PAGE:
Late December links: Holiday guide edition

* From James Fallows, excellent holiday shopping advice for you to ignore. I’ve followed it, but like a person of religious persuasion who pats himself on the back from not fornicating, I can’t help but think that I’m not much going to change the composition of the cultural ocean around me. Still, giving books for me is only half about the book itself: the other half is gauging the book someone else would want.

In large part, I’m not just giving the physical manifestation, but the fruit of whatever meager knowledge I have about book and recipient. Sometimes this works better and sometimes not, but I think it worth trying, since the gift of expertise is perhaps the best one of all.

Fallows has a second post on the subject here. And Random House’s Modern Library imprint gets in on the action here. And Mark Sarvas does here. And I do in the post you’re reading.

* Although not directly related to the above, this is pretty interesting:

There is a Catalan custom of men giving women and girls red roses on St. George’s Day (April 23), while women traditionally give men and boys a book on that day.

My guide mentioned that the books are always sold to the (female) buyer at a 10 percent discount below the regular price […]

But why the book discount?

Answer: no one knows.

* As if to reinforce some of the points I made in my post on Beer and Circus, the Financial Times reports:

But students at Manchester University, where he is paid £3,000 an hour as professor of creative writing, barely recognise him.

A survey by Student Direct, the company that offers undergraduate loans and banking services, asked students to put names to faces of the university’s prominent figures. Only 12 per cent knew who Mr Amis was.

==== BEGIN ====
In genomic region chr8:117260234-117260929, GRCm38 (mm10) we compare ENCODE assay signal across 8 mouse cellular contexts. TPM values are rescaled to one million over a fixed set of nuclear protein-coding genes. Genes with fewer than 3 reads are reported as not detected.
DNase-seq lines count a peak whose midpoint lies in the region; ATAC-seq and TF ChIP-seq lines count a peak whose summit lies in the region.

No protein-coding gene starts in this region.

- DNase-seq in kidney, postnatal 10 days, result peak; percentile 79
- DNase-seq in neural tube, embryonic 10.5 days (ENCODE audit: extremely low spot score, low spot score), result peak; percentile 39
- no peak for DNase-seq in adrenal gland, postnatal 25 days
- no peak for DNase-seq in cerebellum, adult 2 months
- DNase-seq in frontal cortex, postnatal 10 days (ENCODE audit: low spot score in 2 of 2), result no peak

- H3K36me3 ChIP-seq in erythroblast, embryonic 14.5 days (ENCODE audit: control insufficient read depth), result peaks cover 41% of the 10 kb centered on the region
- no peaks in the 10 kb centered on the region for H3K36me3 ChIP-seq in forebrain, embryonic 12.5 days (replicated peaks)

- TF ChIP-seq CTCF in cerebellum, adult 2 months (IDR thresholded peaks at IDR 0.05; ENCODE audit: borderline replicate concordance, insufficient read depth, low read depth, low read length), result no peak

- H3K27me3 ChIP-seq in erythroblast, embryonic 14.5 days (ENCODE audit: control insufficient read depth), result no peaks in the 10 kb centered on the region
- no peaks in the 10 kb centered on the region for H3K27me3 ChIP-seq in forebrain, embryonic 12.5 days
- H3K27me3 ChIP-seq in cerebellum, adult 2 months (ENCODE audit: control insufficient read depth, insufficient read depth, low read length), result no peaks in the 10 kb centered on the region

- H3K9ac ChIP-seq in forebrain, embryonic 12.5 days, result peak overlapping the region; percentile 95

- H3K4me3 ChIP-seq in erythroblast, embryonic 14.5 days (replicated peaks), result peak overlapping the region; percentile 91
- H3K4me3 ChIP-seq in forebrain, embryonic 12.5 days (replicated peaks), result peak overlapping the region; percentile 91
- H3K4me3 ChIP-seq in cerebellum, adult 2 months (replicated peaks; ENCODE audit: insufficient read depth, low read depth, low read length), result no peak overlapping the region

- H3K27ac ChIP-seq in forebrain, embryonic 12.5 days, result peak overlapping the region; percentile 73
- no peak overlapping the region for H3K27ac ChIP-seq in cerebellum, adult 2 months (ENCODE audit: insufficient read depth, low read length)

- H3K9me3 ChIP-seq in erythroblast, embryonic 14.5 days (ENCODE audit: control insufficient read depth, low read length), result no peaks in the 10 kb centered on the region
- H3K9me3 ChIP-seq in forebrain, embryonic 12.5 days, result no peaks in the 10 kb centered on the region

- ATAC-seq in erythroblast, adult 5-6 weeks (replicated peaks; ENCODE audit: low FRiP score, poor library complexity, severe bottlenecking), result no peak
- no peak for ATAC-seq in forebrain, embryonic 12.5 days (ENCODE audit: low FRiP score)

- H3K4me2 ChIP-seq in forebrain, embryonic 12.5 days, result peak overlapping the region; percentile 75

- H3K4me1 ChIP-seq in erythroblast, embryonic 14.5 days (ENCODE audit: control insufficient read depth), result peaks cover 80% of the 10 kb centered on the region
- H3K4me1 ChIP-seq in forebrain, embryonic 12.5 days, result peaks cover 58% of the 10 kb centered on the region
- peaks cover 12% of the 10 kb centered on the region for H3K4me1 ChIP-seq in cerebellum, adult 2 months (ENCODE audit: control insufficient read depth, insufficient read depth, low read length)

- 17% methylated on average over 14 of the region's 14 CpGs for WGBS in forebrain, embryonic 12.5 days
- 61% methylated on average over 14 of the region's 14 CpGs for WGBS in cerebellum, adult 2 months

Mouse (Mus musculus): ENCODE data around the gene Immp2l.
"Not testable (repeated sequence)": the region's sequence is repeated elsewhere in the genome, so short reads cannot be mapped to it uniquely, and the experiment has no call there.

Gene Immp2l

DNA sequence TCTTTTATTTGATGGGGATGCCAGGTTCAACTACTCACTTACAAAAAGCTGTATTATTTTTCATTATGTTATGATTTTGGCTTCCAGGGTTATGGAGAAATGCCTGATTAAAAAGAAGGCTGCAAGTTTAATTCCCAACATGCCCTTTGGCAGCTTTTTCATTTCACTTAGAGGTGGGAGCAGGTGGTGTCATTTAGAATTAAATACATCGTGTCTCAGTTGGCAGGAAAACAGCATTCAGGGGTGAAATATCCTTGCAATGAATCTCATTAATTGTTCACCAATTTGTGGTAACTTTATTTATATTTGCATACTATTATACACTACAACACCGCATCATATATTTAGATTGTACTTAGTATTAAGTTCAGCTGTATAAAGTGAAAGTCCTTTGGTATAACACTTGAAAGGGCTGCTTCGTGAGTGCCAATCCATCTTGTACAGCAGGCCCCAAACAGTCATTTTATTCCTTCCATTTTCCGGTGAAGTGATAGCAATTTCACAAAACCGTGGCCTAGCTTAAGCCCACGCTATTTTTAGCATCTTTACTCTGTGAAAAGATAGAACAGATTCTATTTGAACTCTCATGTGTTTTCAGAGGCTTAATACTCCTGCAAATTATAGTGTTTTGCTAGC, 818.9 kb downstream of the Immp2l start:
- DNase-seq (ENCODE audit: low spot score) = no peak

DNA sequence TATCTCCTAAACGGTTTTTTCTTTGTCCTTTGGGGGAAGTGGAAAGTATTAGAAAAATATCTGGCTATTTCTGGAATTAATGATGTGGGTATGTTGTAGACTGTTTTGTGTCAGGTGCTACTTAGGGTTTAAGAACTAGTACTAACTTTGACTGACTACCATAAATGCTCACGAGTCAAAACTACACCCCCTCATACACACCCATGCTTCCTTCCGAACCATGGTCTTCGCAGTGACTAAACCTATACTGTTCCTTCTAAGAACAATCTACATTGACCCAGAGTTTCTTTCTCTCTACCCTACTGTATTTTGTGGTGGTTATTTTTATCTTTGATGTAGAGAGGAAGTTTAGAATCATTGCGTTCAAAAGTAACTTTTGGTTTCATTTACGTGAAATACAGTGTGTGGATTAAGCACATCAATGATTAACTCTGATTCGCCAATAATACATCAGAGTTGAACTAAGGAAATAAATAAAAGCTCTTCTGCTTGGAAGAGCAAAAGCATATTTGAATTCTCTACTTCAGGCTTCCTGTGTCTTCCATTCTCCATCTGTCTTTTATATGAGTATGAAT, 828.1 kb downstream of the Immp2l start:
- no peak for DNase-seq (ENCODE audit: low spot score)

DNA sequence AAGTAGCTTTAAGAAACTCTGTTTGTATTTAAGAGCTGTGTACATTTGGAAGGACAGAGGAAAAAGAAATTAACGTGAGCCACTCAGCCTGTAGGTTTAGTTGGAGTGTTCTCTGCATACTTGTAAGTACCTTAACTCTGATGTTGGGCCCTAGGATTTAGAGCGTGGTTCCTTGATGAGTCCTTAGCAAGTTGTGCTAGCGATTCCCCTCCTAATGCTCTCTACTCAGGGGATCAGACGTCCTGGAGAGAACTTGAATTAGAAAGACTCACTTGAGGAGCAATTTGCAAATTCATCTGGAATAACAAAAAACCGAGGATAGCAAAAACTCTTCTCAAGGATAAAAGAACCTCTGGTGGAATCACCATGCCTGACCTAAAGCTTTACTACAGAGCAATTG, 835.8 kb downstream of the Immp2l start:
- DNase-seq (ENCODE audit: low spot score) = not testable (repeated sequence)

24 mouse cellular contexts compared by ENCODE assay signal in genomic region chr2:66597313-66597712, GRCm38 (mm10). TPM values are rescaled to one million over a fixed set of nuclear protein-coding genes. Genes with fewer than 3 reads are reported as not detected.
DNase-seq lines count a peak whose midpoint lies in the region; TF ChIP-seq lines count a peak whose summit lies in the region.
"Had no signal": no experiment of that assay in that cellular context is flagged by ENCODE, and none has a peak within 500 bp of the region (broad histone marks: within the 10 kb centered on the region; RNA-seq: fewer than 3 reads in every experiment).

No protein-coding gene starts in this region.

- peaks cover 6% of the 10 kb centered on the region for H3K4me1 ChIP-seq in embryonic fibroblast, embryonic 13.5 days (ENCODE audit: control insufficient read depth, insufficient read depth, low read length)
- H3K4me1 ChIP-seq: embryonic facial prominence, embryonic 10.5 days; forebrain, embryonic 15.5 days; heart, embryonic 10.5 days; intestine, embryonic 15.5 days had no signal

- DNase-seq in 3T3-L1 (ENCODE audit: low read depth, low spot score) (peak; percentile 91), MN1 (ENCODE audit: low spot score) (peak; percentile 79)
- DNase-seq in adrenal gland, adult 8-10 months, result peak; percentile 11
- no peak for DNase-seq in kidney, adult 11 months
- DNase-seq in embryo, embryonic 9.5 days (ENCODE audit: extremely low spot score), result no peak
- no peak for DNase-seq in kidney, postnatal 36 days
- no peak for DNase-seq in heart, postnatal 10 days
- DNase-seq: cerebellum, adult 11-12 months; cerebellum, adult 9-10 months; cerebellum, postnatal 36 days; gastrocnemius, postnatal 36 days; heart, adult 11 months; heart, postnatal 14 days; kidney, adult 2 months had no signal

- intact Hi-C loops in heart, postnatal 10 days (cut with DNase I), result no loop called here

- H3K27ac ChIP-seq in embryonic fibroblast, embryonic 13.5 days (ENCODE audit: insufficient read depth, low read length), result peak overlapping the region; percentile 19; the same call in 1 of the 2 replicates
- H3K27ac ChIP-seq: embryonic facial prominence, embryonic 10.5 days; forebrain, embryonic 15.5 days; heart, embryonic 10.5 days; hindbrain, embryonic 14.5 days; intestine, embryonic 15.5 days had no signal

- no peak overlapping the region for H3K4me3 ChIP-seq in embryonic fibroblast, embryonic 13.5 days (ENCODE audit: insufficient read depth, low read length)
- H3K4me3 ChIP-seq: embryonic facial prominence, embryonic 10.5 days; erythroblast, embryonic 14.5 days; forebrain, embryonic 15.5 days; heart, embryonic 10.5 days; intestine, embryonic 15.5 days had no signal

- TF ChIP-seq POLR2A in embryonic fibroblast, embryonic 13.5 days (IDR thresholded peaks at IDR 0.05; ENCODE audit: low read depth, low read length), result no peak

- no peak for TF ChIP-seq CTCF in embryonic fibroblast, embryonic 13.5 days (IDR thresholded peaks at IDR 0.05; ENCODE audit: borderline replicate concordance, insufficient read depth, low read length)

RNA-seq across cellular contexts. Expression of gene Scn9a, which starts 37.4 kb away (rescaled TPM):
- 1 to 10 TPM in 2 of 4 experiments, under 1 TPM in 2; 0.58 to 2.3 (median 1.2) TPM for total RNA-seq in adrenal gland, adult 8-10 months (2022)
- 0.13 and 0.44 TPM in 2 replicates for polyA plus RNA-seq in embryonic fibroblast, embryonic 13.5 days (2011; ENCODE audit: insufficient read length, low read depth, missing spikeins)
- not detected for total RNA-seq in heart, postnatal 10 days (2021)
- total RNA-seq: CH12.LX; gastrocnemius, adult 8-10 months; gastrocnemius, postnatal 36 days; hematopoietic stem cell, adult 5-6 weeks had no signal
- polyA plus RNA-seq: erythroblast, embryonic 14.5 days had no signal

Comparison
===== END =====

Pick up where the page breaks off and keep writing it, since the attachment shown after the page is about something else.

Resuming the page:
Then again, maybe 12% is pretty good for an author.

(Hap tip TEV.)

* According to a Wall Street Journal analysis

Your parents might have worried when you chose Philosophy or International Relations as a major. But a year-long survey of 1.2 million people with only a bachelor’s degree by PayScale Inc. shows that graduates in these subjects earned 103.5% and 97.8% more, respectively, about 10 years post-commencement.

After 10 years, Philosophy majors earn more than Business Management majors, but still less than Math and many engineering majors. Consider this in light of the second bullet point in this earlier post from me. Consider too “The Management Myth” in The Atlantic, which argues that

Most of management theory is inane, writes our correspondent, the founder of a consulting firm. If you want to succeed in business, don’t get an M.B.A. Study philosophy instead.

As so often happens with such arguments, I don’t know whether I like it because it’s true or if I like it because it flatters the values I hold.

(But maybe the smartest people of all discard philosophy, as Paul Graham argues at the link.)

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